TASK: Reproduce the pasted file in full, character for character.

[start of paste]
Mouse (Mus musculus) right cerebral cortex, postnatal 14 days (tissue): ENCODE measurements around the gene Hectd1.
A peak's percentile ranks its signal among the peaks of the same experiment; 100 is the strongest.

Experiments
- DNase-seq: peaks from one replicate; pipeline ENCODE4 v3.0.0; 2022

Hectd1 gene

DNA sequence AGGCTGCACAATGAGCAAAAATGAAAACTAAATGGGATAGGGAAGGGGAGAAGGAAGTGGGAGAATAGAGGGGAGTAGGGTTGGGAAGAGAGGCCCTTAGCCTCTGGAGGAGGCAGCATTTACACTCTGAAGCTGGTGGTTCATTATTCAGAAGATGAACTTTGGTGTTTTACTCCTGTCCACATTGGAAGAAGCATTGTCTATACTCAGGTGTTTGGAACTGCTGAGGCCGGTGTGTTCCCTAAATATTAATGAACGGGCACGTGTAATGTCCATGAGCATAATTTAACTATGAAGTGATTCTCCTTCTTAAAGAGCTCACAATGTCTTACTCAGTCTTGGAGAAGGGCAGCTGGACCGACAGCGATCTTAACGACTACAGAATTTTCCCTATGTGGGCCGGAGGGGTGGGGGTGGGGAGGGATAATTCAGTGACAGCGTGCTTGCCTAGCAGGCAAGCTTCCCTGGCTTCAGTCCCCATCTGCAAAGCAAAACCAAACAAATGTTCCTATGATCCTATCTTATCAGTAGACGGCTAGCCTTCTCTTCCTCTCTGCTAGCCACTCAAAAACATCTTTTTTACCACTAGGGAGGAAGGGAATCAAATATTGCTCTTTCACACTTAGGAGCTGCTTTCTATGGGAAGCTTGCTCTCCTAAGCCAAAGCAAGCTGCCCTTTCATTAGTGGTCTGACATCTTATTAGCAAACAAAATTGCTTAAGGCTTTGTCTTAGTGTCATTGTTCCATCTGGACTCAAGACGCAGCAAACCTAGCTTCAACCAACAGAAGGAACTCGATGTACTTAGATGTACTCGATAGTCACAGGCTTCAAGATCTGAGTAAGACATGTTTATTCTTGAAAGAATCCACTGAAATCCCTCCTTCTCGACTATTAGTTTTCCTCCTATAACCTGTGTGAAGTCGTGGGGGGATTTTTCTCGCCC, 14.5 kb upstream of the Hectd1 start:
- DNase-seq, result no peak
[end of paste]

Mouse (Mus musculus) right cerebral cortex, postnatal 14 days (tissue): ENCODE measurements around the gene Hectd1.
A peak's percentile ranks its signal among the peaks of the same experiment; 100 is the strongest.

Experiments
- DNase-seq: peaks from one replicate; pipeline ENCODE4 v3.0.0; 2022

Hectd1 gene

DNA sequence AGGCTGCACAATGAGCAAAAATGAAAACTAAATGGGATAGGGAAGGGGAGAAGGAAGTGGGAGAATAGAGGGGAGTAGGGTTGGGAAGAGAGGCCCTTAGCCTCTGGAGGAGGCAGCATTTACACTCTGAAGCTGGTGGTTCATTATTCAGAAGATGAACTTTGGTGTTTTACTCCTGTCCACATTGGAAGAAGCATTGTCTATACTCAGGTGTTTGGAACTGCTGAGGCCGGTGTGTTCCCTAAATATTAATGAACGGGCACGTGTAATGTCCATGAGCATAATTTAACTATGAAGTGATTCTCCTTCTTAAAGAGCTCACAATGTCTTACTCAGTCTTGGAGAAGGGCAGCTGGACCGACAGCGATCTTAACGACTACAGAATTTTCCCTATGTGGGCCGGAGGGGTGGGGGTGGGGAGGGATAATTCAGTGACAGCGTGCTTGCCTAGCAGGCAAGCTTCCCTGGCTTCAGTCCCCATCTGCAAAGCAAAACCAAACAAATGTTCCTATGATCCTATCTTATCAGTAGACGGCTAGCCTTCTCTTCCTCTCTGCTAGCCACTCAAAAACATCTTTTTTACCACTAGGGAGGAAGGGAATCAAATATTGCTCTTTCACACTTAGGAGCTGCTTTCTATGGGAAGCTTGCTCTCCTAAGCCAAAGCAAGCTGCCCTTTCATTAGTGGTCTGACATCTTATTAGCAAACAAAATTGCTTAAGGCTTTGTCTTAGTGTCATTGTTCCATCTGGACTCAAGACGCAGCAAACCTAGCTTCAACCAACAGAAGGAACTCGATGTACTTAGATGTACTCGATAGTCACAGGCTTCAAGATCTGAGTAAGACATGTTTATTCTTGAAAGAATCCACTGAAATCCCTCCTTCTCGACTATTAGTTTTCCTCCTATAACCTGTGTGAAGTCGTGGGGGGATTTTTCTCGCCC, 14.5 kb upstream of the Hectd1 start:
- DNase-seq, result no peak